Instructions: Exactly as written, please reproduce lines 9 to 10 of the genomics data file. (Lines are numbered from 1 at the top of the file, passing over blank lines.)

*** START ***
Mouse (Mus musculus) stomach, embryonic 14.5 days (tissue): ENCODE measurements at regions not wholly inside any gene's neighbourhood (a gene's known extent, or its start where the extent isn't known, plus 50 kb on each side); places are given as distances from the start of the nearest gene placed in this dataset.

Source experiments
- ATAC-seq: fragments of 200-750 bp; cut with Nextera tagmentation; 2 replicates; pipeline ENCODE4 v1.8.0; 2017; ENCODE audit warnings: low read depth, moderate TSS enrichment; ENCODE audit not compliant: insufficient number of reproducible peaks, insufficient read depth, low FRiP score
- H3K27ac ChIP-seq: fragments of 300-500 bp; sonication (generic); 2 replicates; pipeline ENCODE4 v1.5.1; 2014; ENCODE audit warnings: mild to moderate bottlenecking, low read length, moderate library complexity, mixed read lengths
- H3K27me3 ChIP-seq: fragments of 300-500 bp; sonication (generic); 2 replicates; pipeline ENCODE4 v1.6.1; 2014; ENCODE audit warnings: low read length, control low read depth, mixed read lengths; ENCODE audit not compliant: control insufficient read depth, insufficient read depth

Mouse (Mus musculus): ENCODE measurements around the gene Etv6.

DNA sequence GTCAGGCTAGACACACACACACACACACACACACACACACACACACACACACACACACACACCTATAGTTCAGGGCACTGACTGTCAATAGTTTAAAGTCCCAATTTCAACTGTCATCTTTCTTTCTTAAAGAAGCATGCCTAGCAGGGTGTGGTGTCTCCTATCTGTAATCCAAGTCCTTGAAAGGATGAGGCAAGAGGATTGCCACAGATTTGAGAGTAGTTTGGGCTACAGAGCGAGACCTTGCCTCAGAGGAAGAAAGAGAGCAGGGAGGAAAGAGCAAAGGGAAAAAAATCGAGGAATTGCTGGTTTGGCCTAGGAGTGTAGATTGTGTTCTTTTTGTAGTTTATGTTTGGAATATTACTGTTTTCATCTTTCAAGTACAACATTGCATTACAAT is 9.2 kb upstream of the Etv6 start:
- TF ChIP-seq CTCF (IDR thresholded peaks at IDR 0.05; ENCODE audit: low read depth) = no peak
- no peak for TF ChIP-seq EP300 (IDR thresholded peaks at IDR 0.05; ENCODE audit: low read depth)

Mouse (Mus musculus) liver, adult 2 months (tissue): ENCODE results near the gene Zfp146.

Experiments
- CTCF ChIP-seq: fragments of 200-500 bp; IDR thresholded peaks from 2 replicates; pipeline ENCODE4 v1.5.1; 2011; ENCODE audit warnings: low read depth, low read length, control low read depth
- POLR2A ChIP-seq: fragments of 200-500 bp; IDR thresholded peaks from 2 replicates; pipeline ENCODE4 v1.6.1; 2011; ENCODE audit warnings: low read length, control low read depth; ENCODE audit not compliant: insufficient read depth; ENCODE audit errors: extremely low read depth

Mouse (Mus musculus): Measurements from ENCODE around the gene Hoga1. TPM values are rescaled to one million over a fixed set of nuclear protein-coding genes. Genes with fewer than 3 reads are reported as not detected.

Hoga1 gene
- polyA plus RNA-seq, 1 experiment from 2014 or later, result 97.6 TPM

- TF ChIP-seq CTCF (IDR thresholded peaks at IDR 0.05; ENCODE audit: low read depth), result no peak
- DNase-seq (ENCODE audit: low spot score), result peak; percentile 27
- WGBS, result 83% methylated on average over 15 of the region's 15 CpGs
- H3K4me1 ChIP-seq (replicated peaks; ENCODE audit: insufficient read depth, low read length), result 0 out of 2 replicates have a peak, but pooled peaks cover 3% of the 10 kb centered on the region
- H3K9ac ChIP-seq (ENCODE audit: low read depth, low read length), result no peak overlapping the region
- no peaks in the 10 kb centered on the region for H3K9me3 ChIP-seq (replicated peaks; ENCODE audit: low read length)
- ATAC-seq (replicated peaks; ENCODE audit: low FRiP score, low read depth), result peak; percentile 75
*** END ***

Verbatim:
- no peak for TF ChIP-seq EP300 (IDR thresholded peaks at IDR 0.05; ENCODE audit: low read depth)

Mouse (Mus musculus) liver, adult 2 months (tissue): ENCODE results near the gene Zfp146.